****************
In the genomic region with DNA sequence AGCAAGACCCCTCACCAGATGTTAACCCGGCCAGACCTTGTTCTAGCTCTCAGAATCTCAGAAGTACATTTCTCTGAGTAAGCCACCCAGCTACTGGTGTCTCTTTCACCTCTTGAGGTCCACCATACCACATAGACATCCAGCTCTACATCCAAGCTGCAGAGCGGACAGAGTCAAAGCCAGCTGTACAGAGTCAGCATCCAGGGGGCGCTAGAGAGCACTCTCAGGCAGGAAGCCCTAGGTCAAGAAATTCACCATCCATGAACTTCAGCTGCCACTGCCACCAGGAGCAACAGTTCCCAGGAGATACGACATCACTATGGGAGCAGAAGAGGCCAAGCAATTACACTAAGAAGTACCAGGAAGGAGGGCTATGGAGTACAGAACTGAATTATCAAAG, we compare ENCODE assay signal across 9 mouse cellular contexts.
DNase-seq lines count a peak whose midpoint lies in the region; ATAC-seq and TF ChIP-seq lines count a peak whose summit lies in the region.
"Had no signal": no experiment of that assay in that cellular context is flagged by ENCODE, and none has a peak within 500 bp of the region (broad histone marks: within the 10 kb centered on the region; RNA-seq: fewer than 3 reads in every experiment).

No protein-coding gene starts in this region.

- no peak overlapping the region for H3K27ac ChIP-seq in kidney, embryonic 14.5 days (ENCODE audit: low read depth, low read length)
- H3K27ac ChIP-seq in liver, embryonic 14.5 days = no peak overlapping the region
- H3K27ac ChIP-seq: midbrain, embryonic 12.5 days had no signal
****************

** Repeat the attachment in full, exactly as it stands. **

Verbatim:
In the genomic region with DNA sequence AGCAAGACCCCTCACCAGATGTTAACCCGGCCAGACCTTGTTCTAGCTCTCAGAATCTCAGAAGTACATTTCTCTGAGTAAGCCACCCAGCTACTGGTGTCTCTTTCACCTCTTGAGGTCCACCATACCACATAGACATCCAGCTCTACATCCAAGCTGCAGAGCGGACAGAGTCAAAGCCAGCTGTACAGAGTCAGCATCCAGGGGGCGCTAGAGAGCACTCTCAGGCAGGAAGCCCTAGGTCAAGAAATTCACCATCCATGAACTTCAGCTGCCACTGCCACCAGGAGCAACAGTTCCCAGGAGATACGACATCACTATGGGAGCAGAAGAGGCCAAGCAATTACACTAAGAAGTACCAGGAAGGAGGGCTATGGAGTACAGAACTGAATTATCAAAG, we compare ENCODE assay signal across 9 mouse cellular contexts.
DNase-seq lines count a peak whose midpoint lies in the region; ATAC-seq and TF ChIP-seq lines count a peak whose summit lies in the region.
"Had no signal": no experiment of that assay in that cellular context is flagged by ENCODE, and none has a peak within 500 bp of the region (broad histone marks: within the 10 kb centered on the region; RNA-seq: fewer than 3 reads in every experiment).

No protein-coding gene starts in this region.

- no peak overlapping the region for H3K27ac ChIP-seq in kidney, embryonic 14.5 days (ENCODE audit: low read depth, low read length)
- H3K27ac ChIP-seq in liver, embryonic 14.5 days = no peak overlapping the region
- H3K27ac ChIP-seq: midbrain, embryonic 12.5 days had no signal